Rolling Without Limits

Your mobility may be limited. Your voice, boundless.

Visible Inspiration
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Visible Inspiration

I was happy when I got my wheelchair. After having been cooped up in my house for a year, unable to join my family in leisurely walks or trips to stores that didn’t provide their own wheelchairs, I was finally getting out again.

My mother wasn’t so happy. In my otherwise invisible illness, the wheelchair was something tangible she could see. The pain I had been experiencing was suddenly visible, and she didn’t like accepting that her daughter was sick.

I understood how she felt when I made my first outings. “What did you do to yourself?” People I sort-of knew, would approach me expecting some I-fell-off-a-roof type story.

“Well, uh,” I would stutter, “I have a rare condition...” I never knew how to explain my need for a wheelchair succinctly enough to be polite. And I always felt bad for them that they weren’t getting the blood-and-gore story they were hoping for, just a depressing story of a young-looking woman with a rare condition that no one really understood.

One day I was feeling particularly bothered, trying to sell books at a used book store with only my young daughter to help me out, when someone I didn’t recognize came up to me and practically shouted, “Are you okay?”

“Yes,” I said briskly, not even looking at her. I stewed as I handed the books over the counter. Why do people have to make a big scene? I wondered.

But she continued lingering nearby. “I’m sorry,” she said, as I turned my chair around to go look for some books. “I just started working at...” As she continued talking I realized with embarrassment that we had briefly worked together on the same campus. She had seen me around but hadn’t known anything about my illness or why I had suddenly disappeared from campus. She was truly concerned about me. Not just curious. Not just looking for a blood-and-gore story. She was concerned.

Since then, I’ve realized that what people want from someone in a wheelchair isn’t just blood and gore. What they really want is inspiration.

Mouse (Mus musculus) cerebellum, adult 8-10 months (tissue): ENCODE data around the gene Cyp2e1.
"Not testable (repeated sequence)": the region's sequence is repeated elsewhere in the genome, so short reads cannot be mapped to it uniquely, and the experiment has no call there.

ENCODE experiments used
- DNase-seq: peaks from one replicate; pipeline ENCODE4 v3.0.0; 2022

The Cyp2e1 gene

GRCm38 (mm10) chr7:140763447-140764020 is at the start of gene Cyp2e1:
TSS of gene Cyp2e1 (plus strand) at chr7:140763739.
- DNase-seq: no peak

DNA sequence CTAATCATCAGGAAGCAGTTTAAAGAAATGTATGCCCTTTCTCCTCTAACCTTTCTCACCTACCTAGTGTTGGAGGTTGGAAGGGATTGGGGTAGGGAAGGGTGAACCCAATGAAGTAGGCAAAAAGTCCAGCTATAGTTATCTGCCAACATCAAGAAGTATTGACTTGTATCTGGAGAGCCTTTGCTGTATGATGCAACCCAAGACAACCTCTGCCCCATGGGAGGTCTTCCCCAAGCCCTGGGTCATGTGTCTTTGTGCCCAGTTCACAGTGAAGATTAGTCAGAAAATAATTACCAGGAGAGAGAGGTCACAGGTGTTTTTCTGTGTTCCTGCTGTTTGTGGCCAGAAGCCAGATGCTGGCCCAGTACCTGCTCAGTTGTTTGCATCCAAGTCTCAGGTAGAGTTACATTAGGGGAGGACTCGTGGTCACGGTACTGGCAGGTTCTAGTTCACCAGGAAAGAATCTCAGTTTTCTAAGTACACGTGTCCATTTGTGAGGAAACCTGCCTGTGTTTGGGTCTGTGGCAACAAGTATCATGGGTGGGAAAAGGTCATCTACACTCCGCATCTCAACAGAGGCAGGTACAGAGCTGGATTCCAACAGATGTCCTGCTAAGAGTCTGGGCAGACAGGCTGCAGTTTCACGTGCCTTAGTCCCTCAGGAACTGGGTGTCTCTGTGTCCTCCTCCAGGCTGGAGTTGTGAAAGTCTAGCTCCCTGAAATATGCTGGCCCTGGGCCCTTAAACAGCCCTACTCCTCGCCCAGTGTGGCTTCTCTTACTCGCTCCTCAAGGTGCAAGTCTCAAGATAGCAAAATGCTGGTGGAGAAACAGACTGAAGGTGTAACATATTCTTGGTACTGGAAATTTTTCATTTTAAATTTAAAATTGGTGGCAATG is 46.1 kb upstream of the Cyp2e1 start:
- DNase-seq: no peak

See, most everyone is struggling from some sort of invisible ailment. Whether it’s health issues, or relationship issues, problems at work, or problems with money, everybody has something they are trying to overcome--and they want to see others overcoming.

These days, when I’m out in my wheelchair, I try to make eye contact and smile with as many people as possible. It seems to make their day. Though it may seem like a small thing, I may be giving them the inspiration they need to smile and overcome their own ailments.

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  1. pftsusan
    Thank you for sharing. I think that people are starting to realize that the wheelchair is about independence and getting around for the user for you come first. I added you to my bloggers. Would love to read more of what you have to offer. I invite you to read my blogs. Voted.
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  2. sweedly
    Thanks for sharing. I have found that some wheelchair users are so used to the strange looks and rude comments that it is easy to think that anyone who asks if help is needed is hoping for a hard-luck story, but in truth many people are just trying to be helpful because they feel embarrassed not knowing how to approach someone. I have found that to be true in my case of just saying hello to someone in a wheelchair and instead of a friendly smile I get glared at. Then I am usually really unsure of what to say or do because that person seems to want me to just go away and I don't know what I did wrong. I enjoyed this very much. Voted!
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  3. Rolling STICKSandSTONES
    Everything you say is the truth, wonderful post, I really thought this was dear. I have a recent post that i'd like to share with you that I hope will make YOUR day
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  4. LTsinging
    I love the ending. People do need inspiration, and it's great that you're giving it to them. Voted.
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  5. Elizabeth
    Voted. I love that you're making people happy by smiling at them :)
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